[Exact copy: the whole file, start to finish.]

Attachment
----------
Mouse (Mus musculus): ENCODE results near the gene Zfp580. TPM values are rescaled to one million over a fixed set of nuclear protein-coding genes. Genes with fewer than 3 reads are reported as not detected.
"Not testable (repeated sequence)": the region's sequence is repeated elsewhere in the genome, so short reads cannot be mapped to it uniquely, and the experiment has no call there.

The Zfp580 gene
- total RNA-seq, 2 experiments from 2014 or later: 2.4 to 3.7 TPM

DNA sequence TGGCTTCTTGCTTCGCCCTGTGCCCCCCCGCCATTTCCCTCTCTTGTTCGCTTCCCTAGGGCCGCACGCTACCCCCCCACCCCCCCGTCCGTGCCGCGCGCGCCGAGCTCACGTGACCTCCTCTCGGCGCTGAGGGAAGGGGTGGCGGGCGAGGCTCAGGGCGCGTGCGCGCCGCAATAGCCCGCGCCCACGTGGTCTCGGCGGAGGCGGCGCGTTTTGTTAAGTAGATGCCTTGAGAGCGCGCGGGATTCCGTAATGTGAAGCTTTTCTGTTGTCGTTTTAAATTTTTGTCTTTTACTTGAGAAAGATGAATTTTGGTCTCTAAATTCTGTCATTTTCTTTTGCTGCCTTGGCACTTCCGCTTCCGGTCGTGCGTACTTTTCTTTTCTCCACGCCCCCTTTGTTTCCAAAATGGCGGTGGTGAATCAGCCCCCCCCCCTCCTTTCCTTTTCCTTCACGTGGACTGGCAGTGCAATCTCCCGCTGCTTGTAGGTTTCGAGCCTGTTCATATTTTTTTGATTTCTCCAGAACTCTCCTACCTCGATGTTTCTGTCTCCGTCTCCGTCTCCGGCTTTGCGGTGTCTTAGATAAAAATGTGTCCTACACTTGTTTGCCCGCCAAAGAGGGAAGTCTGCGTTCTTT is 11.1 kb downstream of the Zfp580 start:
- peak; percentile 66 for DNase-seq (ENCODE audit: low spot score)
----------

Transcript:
Mouse (Mus musculus): ENCODE results near the gene Zfp580. TPM values are rescaled to one million over a fixed set of nuclear protein-coding genes. Genes with fewer than 3 reads are reported as not detected.
"Not testable (repeated sequence)": the region's sequence is repeated elsewhere in the genome, so short reads cannot be mapped to it uniquely, and the experiment has no call there.

The Zfp580 gene
- total RNA-seq, 2 experiments from 2014 or later: 2.4 to 3.7 TPM

DNA sequence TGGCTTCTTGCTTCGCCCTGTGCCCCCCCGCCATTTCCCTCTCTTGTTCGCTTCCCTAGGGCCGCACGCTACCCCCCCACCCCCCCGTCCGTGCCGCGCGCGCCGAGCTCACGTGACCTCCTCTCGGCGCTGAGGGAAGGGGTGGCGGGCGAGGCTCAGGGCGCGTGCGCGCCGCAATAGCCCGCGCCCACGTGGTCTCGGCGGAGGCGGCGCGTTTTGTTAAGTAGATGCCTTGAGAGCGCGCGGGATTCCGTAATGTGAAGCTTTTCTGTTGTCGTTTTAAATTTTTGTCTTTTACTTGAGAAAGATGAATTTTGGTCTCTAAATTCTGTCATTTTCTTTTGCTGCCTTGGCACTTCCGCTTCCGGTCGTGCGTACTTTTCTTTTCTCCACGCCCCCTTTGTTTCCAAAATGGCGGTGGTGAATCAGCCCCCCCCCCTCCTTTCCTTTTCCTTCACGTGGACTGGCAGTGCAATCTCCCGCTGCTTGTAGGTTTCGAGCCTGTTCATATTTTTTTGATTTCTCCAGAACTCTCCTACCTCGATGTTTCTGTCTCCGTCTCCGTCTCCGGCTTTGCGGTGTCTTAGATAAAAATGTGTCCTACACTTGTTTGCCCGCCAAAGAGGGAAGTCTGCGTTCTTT is 11.1 kb downstream of the Zfp580 start:
- peak; percentile 66 for DNase-seq (ENCODE audit: low spot score)